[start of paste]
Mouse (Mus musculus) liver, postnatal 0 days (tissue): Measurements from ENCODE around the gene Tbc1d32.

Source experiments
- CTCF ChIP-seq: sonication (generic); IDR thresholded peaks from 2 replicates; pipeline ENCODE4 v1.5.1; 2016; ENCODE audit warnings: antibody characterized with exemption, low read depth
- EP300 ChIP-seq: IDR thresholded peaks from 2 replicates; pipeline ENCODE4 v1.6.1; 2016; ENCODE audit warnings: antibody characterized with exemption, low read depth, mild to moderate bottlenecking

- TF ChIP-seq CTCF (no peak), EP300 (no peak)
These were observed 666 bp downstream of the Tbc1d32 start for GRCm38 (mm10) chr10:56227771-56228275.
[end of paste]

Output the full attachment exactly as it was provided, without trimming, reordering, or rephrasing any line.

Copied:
Mouse (Mus musculus) liver, postnatal 0 days (tissue): Measurements from ENCODE around the gene Tbc1d32.

Source experiments
- CTCF ChIP-seq: sonication (generic); IDR thresholded peaks from 2 replicates; pipeline ENCODE4 v1.5.1; 2016; ENCODE audit warnings: antibody characterized with exemption, low read depth
- EP300 ChIP-seq: IDR thresholded peaks from 2 replicates; pipeline ENCODE4 v1.6.1; 2016; ENCODE audit warnings: antibody characterized with exemption, low read depth, mild to moderate bottlenecking

- TF ChIP-seq CTCF (no peak), EP300 (no peak)
These were observed 666 bp downstream of the Tbc1d32 start for GRCm38 (mm10) chr10:56227771-56228275.